At Issue: Will Jump-Started Entrepreneurship Float?

By J.F. McKenna

As the sage says, “the hardest ship to float is a partnership.” And what of the good ship Entrepreneur?

Is it reasonable to assume the hardest ship to launch is an entrepreneurship? It appears to be so. And the recent kerfuffle surrounding the economic-development group JumpStart lends credence to this aphorism.

Plain Dealer reporter Michelle Jarboe recently crafted a detailed feature story headlined “JumpStart facing heavy criticism.” The article focused on Cleveland entrepreneurs’ complaint that six-year-old JumpStart “spends more money serving businesses than creating them.”  Jarboe reported that JumpStart had funded 53 companies. “Of those,” she wrote, “one has been acquired by another company; a second repaid JumpStart’s investment. Four have failed. Out of the remaining 47 companies, JumpStart says 66 percent are living up to expectations.”

Now, factor in the “equivalent of” 471 full-time jobs created to date and the non-profit, grant-funded JumpStart’s overall $52.3 million spending. The ROI—even with the most intense squinting through a green eyeshade—is poor when compared against private-industry standards.

Which prompts yet other, even more critical, questions: Does entrepreneurship, by its very nature, really lend itself to extra-market stimuli? However well intentioned, are JumpStart’s efforts akin to altering the very DNA that makes entrepreneurship exactly what it is?

The late Peter Drucker, who retains the undisputed title of “the father of modern management,” would probably argue against entrepreneurial interventions a la JumpStart. “‘Planning’ as the term is commonly understood is actually incompatible with an entrepreneurial society and economy,” he said. “Innovation does indeed need to be purposeful and entrepreneurship has to be managed. But innovation, almost by definition, has to be decentralized, ad hoc, autonomous, specific and microeconomic.”

In short, the good ship Entrepreneur needs to launch itself onto the free-market waters and find out if it will float or sink. Artificial ballast, such as non-market investment, will keep the craft seaworthy only so long.

Back when I was covering business issues for Northern Ohio Live magazine, I talked to a lot of champions of entrepreneurship. Many of them told me that business adventurers need to have lofty dreams matched with hard thinking. And hard thinking must precede seeking out assistance, be it guidance on business plans or non-profit investment dollars.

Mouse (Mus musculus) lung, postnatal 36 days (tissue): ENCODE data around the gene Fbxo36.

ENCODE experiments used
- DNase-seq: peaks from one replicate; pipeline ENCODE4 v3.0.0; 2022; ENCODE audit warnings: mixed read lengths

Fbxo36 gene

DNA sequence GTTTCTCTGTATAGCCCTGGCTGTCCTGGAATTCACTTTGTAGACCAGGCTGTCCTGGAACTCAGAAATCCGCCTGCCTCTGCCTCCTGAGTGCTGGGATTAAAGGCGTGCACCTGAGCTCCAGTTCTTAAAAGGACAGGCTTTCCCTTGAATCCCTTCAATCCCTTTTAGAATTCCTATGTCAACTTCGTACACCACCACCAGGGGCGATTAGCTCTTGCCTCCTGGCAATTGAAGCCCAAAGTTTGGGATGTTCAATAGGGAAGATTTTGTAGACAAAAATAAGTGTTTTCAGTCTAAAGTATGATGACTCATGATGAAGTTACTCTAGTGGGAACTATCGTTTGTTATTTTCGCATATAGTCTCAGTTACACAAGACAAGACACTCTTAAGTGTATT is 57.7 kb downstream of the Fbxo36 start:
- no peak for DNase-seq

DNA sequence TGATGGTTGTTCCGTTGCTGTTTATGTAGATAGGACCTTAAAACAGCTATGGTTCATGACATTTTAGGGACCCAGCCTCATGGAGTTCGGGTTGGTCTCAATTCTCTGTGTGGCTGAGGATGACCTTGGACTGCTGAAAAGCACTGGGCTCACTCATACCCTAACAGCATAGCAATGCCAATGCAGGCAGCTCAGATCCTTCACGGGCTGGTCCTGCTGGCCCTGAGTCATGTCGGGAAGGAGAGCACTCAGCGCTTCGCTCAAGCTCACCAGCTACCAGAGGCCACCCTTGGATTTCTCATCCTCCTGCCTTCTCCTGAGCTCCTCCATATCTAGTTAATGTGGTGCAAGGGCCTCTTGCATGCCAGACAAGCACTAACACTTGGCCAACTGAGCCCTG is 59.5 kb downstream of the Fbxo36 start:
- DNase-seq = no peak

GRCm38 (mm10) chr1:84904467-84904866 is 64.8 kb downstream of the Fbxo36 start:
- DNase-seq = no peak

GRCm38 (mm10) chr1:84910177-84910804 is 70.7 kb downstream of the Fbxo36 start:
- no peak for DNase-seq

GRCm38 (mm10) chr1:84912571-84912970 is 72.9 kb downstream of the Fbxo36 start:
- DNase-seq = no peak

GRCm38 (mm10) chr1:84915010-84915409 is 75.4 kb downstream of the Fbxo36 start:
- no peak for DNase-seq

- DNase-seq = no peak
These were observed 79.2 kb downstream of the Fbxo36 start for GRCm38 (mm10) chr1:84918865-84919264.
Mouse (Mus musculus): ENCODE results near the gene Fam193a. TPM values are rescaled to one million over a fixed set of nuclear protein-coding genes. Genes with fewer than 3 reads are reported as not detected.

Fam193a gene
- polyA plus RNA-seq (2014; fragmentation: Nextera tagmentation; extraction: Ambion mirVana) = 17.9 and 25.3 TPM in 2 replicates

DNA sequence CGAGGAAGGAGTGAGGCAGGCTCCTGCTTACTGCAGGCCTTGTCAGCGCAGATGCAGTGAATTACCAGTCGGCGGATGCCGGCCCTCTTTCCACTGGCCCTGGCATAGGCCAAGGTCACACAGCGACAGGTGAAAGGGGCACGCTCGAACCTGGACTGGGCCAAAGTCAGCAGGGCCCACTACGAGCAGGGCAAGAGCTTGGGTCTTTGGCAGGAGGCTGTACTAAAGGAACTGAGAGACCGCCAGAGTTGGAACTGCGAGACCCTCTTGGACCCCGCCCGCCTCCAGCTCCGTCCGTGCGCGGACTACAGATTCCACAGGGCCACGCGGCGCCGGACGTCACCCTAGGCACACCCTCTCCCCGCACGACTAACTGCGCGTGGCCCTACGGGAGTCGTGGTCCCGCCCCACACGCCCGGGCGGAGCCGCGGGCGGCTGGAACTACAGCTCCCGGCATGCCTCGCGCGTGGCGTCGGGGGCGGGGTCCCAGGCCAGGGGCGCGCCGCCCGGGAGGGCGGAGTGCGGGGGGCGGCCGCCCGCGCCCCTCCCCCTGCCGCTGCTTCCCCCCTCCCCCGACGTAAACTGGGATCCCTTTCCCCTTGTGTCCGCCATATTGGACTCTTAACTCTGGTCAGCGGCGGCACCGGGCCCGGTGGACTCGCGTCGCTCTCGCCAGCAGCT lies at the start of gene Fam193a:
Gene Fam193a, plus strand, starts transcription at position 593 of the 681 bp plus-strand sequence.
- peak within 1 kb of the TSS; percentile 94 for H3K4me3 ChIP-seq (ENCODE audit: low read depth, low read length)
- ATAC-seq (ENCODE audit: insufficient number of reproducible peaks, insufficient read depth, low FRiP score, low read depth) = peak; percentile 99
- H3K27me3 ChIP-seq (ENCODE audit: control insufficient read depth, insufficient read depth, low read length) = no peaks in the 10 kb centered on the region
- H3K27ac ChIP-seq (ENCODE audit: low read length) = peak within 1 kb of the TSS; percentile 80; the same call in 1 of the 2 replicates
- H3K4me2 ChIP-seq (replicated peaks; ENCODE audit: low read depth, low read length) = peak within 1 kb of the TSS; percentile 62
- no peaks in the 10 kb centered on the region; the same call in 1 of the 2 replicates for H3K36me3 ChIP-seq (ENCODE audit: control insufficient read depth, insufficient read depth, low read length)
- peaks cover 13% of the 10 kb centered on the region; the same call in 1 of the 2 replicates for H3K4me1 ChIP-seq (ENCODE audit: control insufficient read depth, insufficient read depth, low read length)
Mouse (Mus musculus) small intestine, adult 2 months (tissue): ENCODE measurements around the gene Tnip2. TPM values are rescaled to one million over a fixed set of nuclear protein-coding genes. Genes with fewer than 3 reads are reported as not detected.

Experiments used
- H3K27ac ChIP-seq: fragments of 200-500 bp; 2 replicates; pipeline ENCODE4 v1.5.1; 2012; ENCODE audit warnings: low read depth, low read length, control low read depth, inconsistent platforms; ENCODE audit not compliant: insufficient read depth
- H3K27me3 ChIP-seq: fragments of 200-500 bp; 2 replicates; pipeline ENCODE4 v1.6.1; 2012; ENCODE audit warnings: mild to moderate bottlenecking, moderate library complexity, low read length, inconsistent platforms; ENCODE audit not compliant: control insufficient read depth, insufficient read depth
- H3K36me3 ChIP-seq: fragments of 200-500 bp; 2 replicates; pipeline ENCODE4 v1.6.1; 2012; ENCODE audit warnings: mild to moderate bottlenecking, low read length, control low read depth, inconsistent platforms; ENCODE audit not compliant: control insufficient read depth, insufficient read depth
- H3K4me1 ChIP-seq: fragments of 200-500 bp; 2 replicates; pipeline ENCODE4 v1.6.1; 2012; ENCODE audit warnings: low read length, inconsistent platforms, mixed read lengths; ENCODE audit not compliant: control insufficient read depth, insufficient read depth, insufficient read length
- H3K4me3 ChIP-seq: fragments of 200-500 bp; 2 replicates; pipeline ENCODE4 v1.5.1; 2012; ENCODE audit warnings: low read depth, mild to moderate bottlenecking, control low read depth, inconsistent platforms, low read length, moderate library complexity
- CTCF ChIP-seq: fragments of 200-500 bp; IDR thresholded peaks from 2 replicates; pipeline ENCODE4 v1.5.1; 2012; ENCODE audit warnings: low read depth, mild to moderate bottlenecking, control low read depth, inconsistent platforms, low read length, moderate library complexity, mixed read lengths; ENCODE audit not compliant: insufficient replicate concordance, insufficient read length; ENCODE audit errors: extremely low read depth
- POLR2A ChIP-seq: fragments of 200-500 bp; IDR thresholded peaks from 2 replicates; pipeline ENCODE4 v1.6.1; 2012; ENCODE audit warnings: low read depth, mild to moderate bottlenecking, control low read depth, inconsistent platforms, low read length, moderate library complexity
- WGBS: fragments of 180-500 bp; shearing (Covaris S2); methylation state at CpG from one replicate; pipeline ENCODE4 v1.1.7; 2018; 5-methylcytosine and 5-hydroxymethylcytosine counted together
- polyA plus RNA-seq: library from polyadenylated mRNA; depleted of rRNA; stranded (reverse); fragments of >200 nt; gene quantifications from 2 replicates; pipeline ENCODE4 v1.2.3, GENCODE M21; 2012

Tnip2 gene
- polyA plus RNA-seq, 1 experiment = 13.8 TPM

Phil Bessler, a veteran of industry and a Baldwin-Wallace business professor, shared his thoughts with me six summers ago. Long before an entrepreneur scratches out a business plan, Bessler said, he or she must fashion a feasibility study, “a simple test many entrepreneurs do on the fly.”

”I use this analogy: If you build it, will they come?” Bessler said. “You need to test if there is a viable market for what you want to do. The second test is financial: Is the profitability reasonable? Can you cover your investment? The third question is about resources: about skills, about the individual, about support mechanisms. You go through it quickly, and it’s a go/no-go kind of thing.”

In the marketplace, feasibility is typically weighed against what Warren Buffett calls “skin in the game.” When that skin is not off the entrepreneur’s own back, but rather is a funded transplant, decision-making can get skewed.

Which brings me back to the controversy surrounding JumpStart. Questions about the organization’s executive salaries and brand extensions aside, JumpStart must take a hard look at its own feasibility as a market actor. Do the current returns justify the investments? Is it truly possible to commoditize innovation and entrepreneurship?